You took a poorly thought out shot. You posted so I assume you can handle the critique.  Now call in sick, find it, tag it. Then go bag number two and do it better.
Title: Re: LOST A BEAR
Post by: headshot5 on August 28, 2019, 08:40:36 AM
 :yeah:
Title: Re: LOST A BEAR
Post by: Angry Perch on August 28, 2019, 08:41:54 AM
Not to be a jerk, but some comments don't make sense saying "you should carry a headlamp" and stuff.It's not the first day,  I have not just one, but 2 plus a flashlight and don't think there's anybody here that can say "I can confidently make a 130-140 yard free hand shot from 300 Win Mag at a vital spot". At the moment, that's your best decision and and we do the best we can. it's easy to say what you could've done better, but we all know that you wouldn't have done any different.
But back to the subject. I'm wondering why till the last moment I left, I could still hear him moving if he was going to die. He was still moving in the bushes for more than 30 mins. The time frame would be more than 30 mins between him getting shot and me leaving, when I left he was still moving.
The meat is probably already spoiled if he died, but I will definitely check again, If I find him dead, i'll notch my tag just to feel better. We win or we learn.

Wow
Title: Re: LOST A BEAR
Post by: baker5150 on August 28, 2019, 08:42:45 AM
Go back and look for the bear.

ĎNuf said.

 :yeah:

Get back in there this morning before it warms up.  I bet you can salvage it.

Turn this into a success thread.
Title: Re: LOST A BEAR
Post by: pianoman9701 on August 28, 2019, 08:49:53 AM
All due respects, Tiger, stop posting and defending yourself, and get your behind out in the woods and finish the job. It's almost 9. You should've been out there by 6. Get some results before you spend any more time on your keyboard.  :dunno:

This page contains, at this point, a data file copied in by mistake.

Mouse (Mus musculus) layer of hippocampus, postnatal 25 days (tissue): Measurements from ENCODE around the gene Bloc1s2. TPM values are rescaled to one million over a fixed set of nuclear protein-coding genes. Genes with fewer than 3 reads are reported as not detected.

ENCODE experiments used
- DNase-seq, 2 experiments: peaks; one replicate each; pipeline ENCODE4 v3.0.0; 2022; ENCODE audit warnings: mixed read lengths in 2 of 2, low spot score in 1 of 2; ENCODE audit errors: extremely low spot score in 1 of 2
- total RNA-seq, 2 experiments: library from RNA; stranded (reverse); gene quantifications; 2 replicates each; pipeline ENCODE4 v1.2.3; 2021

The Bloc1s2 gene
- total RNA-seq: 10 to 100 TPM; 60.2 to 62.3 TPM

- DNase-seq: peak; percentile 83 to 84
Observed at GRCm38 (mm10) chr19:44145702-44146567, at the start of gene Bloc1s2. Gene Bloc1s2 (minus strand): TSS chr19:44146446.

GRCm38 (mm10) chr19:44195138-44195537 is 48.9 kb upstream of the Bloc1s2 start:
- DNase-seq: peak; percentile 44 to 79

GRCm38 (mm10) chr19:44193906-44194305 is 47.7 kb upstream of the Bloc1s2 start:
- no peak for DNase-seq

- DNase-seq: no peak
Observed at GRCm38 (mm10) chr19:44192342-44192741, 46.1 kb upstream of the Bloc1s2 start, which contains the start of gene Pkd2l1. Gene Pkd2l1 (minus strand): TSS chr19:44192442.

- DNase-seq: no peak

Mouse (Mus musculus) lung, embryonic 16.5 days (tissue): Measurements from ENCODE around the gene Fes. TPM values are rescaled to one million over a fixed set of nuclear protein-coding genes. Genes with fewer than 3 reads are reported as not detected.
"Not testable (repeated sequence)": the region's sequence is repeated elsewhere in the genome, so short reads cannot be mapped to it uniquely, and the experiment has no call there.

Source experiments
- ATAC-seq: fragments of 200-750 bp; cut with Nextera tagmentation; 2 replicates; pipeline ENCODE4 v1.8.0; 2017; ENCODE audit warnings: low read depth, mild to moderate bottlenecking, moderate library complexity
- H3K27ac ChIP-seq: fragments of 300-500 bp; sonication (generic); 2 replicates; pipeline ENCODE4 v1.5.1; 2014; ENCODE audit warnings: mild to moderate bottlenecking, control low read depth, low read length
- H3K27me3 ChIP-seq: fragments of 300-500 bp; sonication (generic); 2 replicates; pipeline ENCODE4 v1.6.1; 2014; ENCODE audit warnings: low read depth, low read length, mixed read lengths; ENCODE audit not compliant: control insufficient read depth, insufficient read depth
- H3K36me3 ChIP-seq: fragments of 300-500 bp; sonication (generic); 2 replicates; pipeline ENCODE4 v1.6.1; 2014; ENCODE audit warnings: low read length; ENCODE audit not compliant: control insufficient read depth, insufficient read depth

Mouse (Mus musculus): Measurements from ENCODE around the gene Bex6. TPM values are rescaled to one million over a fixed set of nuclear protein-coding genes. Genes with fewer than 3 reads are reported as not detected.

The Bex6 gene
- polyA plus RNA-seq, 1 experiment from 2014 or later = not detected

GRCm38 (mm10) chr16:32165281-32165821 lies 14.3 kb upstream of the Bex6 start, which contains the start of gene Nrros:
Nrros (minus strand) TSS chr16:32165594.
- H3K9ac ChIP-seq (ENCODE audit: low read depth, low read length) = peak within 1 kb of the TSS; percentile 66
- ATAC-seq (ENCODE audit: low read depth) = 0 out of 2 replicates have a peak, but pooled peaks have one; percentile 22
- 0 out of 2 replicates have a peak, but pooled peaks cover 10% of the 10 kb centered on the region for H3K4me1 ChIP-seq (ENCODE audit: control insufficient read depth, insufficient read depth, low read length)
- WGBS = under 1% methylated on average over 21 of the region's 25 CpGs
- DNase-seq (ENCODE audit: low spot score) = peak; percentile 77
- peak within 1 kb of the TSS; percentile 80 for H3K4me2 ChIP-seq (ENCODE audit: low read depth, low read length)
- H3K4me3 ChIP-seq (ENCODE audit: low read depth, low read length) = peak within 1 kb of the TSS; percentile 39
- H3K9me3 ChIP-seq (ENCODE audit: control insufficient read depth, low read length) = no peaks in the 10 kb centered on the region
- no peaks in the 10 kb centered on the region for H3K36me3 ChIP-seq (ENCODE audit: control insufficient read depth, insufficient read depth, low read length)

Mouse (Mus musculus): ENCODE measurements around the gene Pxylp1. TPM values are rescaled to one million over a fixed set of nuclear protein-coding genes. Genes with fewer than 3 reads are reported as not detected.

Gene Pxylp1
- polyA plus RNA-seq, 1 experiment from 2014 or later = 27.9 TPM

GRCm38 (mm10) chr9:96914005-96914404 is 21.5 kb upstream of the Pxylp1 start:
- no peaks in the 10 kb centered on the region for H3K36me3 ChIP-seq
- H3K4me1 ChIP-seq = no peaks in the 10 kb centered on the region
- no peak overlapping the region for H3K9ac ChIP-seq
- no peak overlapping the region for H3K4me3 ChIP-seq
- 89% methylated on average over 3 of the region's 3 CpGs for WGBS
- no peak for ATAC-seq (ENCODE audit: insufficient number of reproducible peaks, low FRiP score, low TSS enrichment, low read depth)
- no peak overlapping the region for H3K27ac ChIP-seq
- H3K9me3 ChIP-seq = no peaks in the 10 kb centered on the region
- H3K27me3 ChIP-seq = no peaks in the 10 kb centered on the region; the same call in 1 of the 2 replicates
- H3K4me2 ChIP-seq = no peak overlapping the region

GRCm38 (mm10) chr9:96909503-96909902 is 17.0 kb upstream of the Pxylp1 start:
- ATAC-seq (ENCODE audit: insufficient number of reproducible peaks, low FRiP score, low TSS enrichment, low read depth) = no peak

Title: Re: LOST A BEAR
Post by: h20hunter on August 28, 2019, 09:12:54 AM
 :yeah:
Title: Re: LOST A BEAR
Post by: Buckmark on August 28, 2019, 09:38:34 AM
You really should go back and look for that bear, grid or circles, do you have a dog or a friend that has a dog, take the dog for a "walk" (some may disagree with me on that).
Title: Re: LOST A BEAR
Post by: mountainman on August 28, 2019, 09:47:21 AM
Shot one last week at 7:30, got home after 4am. Get back up the hill and find him!
Title: Re: LOST A BEAR
Post by: follow maggie on August 28, 2019, 11:31:54 AM



1) If it's still standing, you're still shooting.  I don't care if it's a bear, an elk, or a duck.  Don't ever think "yeah that one shot is probably fine" if it's still on it's legs.

This was a learning experience.
[/quote]

I always preach this to new hunters I take out. It's better to eliminate necessary tracking if you can.
Title: Re: LOST A BEAR
Post by: jackelope on August 28, 2019, 05:40:13 PM